July 22, 2019 | by Katrina Merkies, Associate Professor, University of Guelph
One of the most startling experiences is to be video-taped, and then to review our rider position
Our aim in riding is to achieve balance and harmony with our horse, and we judge this, especially in dressage, by being able to perform various movements with equal facility on the left and right rein. Our goal is to train the horse’s musculature symmetrically, but we have all experienced horses with marked stiffness to one side or the other. How can we overcome that? Recent research completed in my lab showed that horses are asymmetrical in their build, and the majority of horses have larger muscling on the left side. This may be due to a number of reasons such as genetics, training or management (we always handle horses on the left – right?!). While our data did not show an effect of rider age, gender, height, weight, or level of experience on this asymmetry, others have shown that better riders do ride their horses straighter.
We learn as beginning riders how important our rider position is to be able to give effective aids to the horse. We learn the golden rules of the shoulder-hip-heel line, heels down, and to sit evenly on our seatbones. We spend countless hours doing exercises on the lunge to be able to isolate specific muscles and movements of our body parts, all to be able to communicate better with our horse. One of the most startling experiences is to be video-taped, and then to review our rider position. We thought we were sitting straight on the horse, but the video shows clearly a tilt to the right!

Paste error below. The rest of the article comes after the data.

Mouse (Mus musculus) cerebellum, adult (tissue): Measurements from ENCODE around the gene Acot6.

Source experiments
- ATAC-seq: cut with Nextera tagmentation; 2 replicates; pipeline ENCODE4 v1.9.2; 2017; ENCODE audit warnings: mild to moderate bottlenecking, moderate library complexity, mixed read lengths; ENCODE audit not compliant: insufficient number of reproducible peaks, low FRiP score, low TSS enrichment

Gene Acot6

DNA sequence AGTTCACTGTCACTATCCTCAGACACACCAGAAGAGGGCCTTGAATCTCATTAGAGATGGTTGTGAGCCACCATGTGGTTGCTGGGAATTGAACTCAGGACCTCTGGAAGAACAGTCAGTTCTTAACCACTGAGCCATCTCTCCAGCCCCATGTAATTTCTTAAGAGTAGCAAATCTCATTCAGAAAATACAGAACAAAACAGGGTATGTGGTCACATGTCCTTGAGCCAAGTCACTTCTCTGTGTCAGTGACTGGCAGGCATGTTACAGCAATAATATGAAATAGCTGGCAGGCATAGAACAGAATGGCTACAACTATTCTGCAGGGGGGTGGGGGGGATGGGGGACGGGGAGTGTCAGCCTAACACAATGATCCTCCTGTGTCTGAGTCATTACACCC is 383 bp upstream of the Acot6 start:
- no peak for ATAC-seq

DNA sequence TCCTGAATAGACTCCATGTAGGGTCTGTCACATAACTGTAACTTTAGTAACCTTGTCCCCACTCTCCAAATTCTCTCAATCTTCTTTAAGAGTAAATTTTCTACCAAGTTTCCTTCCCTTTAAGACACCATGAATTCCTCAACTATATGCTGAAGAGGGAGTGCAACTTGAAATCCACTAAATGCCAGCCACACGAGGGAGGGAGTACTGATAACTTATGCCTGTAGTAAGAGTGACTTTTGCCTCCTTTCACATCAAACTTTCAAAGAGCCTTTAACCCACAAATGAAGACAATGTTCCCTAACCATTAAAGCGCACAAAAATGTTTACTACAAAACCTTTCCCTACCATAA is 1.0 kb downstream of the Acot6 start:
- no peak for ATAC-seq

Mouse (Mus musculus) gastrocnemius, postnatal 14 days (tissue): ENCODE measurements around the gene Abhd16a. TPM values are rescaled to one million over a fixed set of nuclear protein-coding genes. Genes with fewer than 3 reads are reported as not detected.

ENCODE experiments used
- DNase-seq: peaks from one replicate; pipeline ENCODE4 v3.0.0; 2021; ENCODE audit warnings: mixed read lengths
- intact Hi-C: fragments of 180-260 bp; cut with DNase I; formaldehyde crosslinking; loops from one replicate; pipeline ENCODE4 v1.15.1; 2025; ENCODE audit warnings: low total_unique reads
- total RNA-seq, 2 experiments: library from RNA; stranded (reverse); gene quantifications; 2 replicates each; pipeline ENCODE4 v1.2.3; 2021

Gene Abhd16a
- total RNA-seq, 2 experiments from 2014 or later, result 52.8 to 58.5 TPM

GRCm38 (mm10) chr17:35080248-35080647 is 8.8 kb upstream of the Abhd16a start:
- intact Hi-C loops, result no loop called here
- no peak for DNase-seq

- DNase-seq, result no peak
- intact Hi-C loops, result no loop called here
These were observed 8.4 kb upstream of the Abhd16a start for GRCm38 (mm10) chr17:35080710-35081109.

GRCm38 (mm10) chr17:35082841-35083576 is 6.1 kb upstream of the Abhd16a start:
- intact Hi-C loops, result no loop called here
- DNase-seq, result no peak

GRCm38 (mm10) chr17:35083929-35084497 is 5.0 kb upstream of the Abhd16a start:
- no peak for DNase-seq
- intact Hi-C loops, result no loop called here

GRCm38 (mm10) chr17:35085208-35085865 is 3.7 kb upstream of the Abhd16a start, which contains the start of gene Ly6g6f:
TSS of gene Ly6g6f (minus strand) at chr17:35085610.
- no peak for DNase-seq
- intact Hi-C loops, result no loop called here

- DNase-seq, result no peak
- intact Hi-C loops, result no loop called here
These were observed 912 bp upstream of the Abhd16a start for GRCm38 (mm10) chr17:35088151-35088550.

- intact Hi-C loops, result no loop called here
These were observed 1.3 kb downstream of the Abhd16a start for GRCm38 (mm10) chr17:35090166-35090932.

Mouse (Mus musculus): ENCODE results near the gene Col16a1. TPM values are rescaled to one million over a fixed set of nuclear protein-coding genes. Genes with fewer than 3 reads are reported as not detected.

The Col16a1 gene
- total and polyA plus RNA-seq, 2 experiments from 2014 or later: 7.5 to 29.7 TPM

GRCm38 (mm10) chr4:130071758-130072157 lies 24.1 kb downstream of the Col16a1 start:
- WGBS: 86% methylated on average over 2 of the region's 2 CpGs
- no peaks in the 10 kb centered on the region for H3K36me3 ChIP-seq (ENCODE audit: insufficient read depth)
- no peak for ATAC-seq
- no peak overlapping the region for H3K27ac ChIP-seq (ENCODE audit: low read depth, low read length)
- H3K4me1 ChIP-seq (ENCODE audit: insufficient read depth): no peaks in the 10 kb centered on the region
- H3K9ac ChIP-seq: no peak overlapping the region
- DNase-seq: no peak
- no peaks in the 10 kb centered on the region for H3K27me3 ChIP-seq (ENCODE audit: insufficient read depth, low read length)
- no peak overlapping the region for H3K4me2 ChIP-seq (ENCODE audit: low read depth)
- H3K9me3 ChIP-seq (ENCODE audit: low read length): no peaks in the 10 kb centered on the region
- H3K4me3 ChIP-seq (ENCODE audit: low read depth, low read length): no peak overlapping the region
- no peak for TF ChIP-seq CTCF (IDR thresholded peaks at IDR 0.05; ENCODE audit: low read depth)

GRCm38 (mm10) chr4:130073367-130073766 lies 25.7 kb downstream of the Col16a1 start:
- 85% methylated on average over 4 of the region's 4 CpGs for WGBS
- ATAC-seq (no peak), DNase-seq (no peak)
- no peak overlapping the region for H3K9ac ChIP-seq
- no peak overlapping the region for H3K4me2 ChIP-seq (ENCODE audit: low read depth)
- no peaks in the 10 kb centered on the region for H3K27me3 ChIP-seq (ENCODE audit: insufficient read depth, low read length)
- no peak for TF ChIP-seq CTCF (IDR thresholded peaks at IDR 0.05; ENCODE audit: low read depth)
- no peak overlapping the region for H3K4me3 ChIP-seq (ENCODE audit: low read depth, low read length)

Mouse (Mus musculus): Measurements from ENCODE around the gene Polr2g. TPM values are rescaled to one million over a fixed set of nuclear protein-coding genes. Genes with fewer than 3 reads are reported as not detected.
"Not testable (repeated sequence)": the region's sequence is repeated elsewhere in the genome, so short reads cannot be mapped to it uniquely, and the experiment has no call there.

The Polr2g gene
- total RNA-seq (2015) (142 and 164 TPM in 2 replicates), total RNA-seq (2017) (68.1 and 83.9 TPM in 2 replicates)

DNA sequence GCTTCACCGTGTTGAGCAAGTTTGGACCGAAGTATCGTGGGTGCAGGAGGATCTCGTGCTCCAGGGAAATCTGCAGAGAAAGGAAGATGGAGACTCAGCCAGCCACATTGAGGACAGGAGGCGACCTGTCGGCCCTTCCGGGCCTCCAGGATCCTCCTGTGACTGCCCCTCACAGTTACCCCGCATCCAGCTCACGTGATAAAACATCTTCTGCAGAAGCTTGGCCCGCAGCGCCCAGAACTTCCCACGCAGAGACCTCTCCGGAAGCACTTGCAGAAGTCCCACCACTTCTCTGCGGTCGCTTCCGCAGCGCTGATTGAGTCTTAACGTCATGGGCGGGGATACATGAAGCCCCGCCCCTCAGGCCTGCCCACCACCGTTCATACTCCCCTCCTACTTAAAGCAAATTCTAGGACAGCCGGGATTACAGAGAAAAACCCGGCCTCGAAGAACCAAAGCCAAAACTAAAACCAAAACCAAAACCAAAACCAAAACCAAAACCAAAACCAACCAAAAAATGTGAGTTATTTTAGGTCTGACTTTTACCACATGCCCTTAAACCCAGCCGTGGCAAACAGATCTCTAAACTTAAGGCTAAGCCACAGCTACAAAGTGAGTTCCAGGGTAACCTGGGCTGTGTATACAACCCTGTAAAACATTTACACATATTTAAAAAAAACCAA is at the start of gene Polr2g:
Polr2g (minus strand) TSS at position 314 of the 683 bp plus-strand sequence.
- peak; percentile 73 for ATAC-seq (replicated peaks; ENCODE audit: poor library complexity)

To help riders “visualize” and thereby improve their riding position, Russell Guire developed Visualise sportswear through his UK company Centaur Biomechanics. These customized jackets worn during a riding session feature fluorescent stripes that highlight specific anatomical landmarks. High speed video cameras and specialized software then capture how the highlighted landmarks align with or deviate from the correct riding position. This real-time feedback allows the rider to see their riding position and make immediate corrections.
Centaur Biomechanics research and performance-based evidence suggests that rider crookedness significantly affects a horse’s way of going (as evidenced in slow motion video rider analysis wearing Visualise Training Jackets) and while additional long term studies are needed with regards to helping improve performance, welfare and soundness, Visualise Training jackets allow riders to see for themselves how their horses improve when their position is straight.
The Visualise jacket can be complemented by gait analysis. Markers are placed on the horse at strategic anatomical locations and viewed with high speed video and specialized software. Together, it is easy to see how rider position can affect the horse’s way of going and vice versa. The Objectivity app allows coaches and riders to evaluate riding position and the horse’s movement, leading to valid feedback to improve performance.
Allison Pezzack, the Canadian supplier for Centaur Biomechanics, will be on hand to present Visualise in action at the 15th annual International Society for Equitation Science Conference hosted at the University of Guelph from August 19-21.
Don’t miss this demonstration along with an engaging lineup of high calibre presentations. Registration is now open for the 15th annual ISES conference. For all the details and links to registration and accommodations, visit the Equitation Science website or the Horse Portal.
ISES 2019 Sponsors
Maple Leaf Sponsor